Theodore Roosevelt and His Time Shown in His Own Letters - Vol. 2

By Joseph Bishop Bucklin | Go to book overview

CHAPTER XXXIII
UNDIMINISHED ACTIVITIES OF HIS CLOSING YEARS

His grief at the death of Quentin did not permit Roosevelt to lessen his interest in the great war and the attitude of the nation toward it. He continued to write and speak with unabated zeal and undiminished force. When in the autumn news came of the deportation and enslavement of Belgians by Germany, he was among the first to utter a protest. In a letter that he wrote to Mr. F. W. Whitridge, the organizer of a great mass meeting in Carnegie Hall, New York, on December 15, 1916, that had been called to express public indignation at Germany's conduct, he said:

"This action (by Germany) is paralleled by the action of the Assyrian conquerors of Syria and Palestine; but until the present war broke out it was supposed that such hideous infamies were effectively checked by the system of international law which has grown up under modern Christian civilization. But Germany has trampled under foot every device of international law for securing the protection of the weak and unoffending. She has shown an utter disregard of all considerations of pity, mercy, humanity and international morality. She has counted upon the terror inspired by her ruthless brutality to protect her from retaliation of interference.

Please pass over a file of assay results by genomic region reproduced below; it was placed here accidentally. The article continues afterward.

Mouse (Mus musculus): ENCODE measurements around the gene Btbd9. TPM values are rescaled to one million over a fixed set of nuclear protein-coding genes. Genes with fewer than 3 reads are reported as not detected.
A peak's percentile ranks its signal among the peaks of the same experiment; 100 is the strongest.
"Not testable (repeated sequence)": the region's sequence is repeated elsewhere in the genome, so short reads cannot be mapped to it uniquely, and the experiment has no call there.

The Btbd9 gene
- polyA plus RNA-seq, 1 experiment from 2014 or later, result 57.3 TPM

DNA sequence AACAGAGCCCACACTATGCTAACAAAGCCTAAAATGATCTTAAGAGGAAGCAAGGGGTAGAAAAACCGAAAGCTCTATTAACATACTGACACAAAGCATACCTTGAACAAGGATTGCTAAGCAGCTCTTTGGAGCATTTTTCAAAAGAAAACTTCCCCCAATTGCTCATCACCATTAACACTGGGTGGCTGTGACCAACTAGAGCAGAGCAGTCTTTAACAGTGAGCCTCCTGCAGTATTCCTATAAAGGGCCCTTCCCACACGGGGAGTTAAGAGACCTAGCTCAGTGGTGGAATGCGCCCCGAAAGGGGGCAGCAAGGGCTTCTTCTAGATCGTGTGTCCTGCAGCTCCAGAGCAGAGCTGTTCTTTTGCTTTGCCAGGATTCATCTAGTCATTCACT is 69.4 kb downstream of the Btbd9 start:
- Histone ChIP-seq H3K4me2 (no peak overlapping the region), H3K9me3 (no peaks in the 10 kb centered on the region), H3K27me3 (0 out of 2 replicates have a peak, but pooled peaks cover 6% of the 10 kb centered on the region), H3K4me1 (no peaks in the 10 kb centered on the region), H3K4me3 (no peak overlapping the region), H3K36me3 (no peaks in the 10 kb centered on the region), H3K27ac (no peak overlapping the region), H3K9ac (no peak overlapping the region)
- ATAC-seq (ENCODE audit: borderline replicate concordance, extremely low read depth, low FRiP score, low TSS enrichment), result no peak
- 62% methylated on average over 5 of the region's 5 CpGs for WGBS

"The outrages committed on our own people have been such as the United States has never before been forced to endure, and have included the repeated killing of our men, women and children. The sinking of the Marina and the Cheming the other day, with the attendant murder of six Americans, was but the most recent in an unbroken chain of injuries and insults, which by comparison make mere wrong to our property interests sink into absolute insignificance.

-460-

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